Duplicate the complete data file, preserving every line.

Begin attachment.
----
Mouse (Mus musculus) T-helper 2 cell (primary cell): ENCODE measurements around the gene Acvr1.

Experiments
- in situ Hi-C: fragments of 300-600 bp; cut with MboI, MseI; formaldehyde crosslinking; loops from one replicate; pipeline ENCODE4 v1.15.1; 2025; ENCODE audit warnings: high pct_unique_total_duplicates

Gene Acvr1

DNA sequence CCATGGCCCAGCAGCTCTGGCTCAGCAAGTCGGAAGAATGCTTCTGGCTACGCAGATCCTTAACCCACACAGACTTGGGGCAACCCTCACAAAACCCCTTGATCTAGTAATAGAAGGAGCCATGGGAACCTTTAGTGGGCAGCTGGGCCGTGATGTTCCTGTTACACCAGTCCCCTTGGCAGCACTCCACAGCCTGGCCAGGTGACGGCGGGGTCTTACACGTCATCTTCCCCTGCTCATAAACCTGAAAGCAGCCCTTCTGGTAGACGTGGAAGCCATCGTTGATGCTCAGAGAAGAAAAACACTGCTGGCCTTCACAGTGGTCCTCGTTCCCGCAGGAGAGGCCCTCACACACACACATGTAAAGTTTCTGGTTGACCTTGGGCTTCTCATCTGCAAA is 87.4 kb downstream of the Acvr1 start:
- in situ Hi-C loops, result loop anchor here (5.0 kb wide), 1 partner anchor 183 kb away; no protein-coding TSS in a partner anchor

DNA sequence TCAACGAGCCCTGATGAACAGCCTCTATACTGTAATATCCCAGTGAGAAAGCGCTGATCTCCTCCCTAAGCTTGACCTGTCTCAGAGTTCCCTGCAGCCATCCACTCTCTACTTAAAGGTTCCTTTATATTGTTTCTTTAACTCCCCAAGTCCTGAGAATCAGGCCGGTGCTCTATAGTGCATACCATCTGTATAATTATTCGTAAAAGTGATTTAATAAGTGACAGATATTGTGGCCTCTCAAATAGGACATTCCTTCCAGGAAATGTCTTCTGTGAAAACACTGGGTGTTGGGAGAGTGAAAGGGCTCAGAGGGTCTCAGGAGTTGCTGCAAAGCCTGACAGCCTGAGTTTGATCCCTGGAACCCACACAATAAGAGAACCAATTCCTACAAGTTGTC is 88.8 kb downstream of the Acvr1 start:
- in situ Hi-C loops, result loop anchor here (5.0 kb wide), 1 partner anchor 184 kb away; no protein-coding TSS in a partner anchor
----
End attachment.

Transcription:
Mouse (Mus musculus) T-helper 2 cell (primary cell): ENCODE measurements around the gene Acvr1.

Experiments
- in situ Hi-C: fragments of 300-600 bp; cut with MboI, MseI; formaldehyde crosslinking; loops from one replicate; pipeline ENCODE4 v1.15.1; 2025; ENCODE audit warnings: high pct_unique_total_duplicates

Gene Acvr1

DNA sequence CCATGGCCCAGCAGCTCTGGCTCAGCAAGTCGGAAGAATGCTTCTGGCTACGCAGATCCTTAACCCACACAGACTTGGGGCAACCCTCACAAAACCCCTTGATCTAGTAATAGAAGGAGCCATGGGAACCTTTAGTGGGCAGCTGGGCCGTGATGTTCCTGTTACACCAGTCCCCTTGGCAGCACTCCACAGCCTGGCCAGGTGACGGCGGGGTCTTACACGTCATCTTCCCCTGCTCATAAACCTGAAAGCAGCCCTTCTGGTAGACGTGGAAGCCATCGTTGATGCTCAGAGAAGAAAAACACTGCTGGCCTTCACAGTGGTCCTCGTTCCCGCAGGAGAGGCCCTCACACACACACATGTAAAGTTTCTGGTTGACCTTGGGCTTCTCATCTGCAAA is 87.4 kb downstream of the Acvr1 start:
- in situ Hi-C loops, result loop anchor here (5.0 kb wide), 1 partner anchor 183 kb away; no protein-coding TSS in a partner anchor

DNA sequence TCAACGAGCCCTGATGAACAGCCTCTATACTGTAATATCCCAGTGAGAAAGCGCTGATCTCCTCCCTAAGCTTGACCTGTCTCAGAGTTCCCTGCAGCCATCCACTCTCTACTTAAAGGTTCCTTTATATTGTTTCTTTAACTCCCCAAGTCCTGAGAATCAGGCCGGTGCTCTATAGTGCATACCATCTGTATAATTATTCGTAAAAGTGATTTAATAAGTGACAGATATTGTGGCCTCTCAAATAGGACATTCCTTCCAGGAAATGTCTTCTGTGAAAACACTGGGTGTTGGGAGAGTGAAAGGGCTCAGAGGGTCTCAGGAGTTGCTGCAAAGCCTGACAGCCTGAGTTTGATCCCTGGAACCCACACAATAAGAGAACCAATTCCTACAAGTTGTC is 88.8 kb downstream of the Acvr1 start:
- in situ Hi-C loops, result loop anchor here (5.0 kb wide), 1 partner anchor 184 kb away; no protein-coding TSS in a partner anchor